One of the most eagerly anticipated lounge openings at Singapore Changi Airport in 2019 was the Qantas Singapore First Lounge, the airline’s only such facility in Asia. We attended the launch event in early December 2019, which included an opening ceremony and a guided tour of the brand new space.
Obviously we can’t review a lounge during an opening event, where everything will essentially be perfect, so we returned later in the month to check out the experience from a passenger perspective.
Opening Times: 2.30pm to midnight
Multi-standard Power Sockets: Yes
USB Charging Sockets: Yes
Wireless Charging: No
Dress Code: None
This lounge is available to passengers flying on a Qantas or Emirates flight, or on a oneworld member operated flight:
- in First Class; or
- in Business Class, Premium Economy or Economy Class and holding Qantas Platinum One or Platinum status, Emirates Platinum Skywards status* or oneworld Emerald status**.
* Qantas or Emirates flights only
** Qantas or oneworld flights only
This lounge is also available to passengers flying on a Jetstar flight (coded JQ, 3K or BL):
- holding Qantas Platinum One or Platinum status.
This lounge is also available to passengers flying on Air France or KLM:
- in First Class (Air France); or
- in Business Class, Premium Economy or Economy Class and holding Qantas Platinum One or Platinum status, when flying on a QF codeshare flight number (QF4221 to Paris, QF4234 to Bali and QF4235 to Amsterdam at the time of writing).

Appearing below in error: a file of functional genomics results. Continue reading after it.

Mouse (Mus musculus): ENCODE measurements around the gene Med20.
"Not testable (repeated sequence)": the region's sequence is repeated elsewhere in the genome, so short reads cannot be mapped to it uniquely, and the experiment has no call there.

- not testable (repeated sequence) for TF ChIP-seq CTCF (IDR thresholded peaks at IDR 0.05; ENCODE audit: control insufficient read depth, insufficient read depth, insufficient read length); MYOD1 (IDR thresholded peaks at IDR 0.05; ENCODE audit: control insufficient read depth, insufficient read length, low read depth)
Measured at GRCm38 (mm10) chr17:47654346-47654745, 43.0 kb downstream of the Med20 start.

The guest entitlement for this lounge depends on how you (as a passenger) gained entry under the rules listed above.
Passengers flying Qantas or Emirates First Class can invite one guest to join them in the lounge. The guest does not need to be travelling in this case. In reality, to access the transit area at Changi your guest will need to be either departing or arriving on a flight.
Passengers flying oneworld First Class (for example on British Airways to Sydney) can invite one guest to join them in the lounge. The guest must be travelling on a oneworld operated flight in this case (for example on Finnair in Economy Class to Helsinki).
Passengers using this lounge on the basis of their Qantas Frequent Flyer status can bring one guest into the lounge with them. The guest must be travelling:
- on a QF or oneworld operated flight, if the member is flying Qantas or oneworld; or
- on the same flight as the member, if the member is flying Emirates or Jetstar.
Passengers using this lounge on the basis of their oneworld status can bring one guest into the lounge with them. The guest must be travelling on a oneworld operated flight.
Passengers using this lounge on the basis of their Emirates Skywards status can bring one guest into the lounge with them. The guest must be travelling on the same flight as the member.
Those used to making a left turn after immigration to reach the Qantas Singapore Business Lounge will now need to rewire and remember to turn right instead, as the Qantas Singapore First Lounge is located towards the ‘D’ gates.
After turning right from immigration, take the first escalator you reach on the left side. The Qantas First and dnata lounges are signposted here.
At the top of the escalator turn right, and you’ll find the entrance before you reach the dnata lounge.